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Sisters Rising

Native American survivors of sexual assault fight to restore personal and tribal sovereignty against the backdrop of an ongoing legacy of violent colonization.
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Conscience Point

CONSCIENCE POINT unearths a deep clash of values between the Shinnecock Indian Nation and their elite Hamptons neighbors, who have made sacred land their playground.
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Feminist: Stories From Women’s Liberation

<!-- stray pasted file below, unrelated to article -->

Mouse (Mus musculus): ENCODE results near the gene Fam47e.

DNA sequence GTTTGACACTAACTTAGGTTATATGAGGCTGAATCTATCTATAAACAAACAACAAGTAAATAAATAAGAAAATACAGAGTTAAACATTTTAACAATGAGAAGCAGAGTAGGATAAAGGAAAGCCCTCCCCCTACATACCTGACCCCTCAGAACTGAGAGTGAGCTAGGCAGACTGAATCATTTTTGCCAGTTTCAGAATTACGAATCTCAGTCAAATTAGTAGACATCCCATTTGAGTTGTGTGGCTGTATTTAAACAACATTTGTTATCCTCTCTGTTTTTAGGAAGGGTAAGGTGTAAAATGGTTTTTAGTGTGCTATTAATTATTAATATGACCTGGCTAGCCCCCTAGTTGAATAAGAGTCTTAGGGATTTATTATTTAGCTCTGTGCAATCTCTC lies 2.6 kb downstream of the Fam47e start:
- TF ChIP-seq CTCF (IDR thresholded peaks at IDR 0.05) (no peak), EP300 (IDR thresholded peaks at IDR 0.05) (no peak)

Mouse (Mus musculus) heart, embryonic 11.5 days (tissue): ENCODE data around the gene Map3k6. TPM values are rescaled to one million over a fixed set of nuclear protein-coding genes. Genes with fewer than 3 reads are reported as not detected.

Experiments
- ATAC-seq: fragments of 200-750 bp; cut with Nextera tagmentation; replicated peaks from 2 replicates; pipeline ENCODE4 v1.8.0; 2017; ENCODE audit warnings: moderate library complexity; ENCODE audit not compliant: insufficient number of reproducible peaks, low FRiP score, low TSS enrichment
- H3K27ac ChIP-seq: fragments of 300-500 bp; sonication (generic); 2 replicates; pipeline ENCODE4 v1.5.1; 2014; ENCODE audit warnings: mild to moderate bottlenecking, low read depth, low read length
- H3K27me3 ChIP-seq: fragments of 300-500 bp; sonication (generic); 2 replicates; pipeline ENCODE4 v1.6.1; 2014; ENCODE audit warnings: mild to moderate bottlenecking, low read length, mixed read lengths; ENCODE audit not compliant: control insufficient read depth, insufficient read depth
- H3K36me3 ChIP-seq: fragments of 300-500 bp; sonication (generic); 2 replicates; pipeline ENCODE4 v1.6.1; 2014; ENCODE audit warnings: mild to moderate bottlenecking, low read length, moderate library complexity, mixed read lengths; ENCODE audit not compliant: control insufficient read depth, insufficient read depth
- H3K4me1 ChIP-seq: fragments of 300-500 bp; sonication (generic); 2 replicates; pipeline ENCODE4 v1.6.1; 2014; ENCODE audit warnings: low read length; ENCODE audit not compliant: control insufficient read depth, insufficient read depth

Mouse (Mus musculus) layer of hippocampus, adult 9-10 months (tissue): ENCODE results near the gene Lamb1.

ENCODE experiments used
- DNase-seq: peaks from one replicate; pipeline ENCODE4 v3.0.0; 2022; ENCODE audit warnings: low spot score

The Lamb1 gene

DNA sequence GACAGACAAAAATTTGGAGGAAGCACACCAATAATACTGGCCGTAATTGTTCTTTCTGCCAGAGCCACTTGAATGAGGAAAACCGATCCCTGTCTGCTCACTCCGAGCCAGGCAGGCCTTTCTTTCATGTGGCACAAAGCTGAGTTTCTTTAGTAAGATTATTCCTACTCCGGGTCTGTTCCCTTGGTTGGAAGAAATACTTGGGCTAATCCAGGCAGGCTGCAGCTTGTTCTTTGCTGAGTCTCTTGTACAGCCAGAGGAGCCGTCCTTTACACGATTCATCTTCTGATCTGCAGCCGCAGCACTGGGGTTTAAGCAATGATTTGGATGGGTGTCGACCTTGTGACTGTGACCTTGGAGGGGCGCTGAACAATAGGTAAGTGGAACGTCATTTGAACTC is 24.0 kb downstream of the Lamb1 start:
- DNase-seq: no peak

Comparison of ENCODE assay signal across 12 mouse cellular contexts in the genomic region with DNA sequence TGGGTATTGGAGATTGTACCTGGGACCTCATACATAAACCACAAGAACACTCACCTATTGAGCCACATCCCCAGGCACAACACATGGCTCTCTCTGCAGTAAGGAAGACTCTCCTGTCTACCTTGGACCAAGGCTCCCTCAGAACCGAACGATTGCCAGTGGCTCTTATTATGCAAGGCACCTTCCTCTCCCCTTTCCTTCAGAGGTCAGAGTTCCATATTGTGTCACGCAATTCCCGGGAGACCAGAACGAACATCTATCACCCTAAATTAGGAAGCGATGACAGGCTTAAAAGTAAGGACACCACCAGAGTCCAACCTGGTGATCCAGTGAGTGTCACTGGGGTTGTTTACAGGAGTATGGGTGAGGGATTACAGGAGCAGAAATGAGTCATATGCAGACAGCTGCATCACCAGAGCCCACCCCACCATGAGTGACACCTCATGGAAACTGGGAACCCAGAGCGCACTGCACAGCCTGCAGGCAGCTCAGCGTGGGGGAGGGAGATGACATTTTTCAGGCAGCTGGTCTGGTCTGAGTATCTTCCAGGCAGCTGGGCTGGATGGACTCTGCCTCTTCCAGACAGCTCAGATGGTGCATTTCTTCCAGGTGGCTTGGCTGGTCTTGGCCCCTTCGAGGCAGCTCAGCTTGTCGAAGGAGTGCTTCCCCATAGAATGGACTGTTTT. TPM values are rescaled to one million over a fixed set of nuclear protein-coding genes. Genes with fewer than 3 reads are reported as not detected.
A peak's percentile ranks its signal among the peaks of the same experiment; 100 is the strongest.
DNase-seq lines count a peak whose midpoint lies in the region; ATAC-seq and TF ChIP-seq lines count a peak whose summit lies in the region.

Structured as a personal journey of rediscovery by filmmaker Jennifer Lee, this documentary brings the momentous first decade of secondwave feminism vividly to life. Its trajectory starts with the earliest stirrings in 1963 and ends with the movement’s full blossoming in 1970—from the Presidential Commission’s report on widespread discrimination against women and publication of Betty Friedan’s Feminine Mystique up through radical feminists’ takeover of the Statue of Liberty and Friedan’s calls for a women’s strike for equality. A wealth of period footage captures landmark events and the pivotal roles of the National Organization for Women (NOW), the Equal Employment Opportunities Commission (EEOC), the Student Nonviolent Coordinating Committee (SNCC), Redstockings, and other organizations. Thirty-five diverse interviewees, including rank-and-file activists along with well-known feminists Betty Friedan, Frances M. Beale, Gloria Steinem, Robin Morgan, Ti-Grace Atkinson, and others, share memories of the period as well as issues and challenges that still resonate today. A great introduction to Women’s Studies and critical viewing for historians and academics interested in feminism, activism and the Women’s Movement.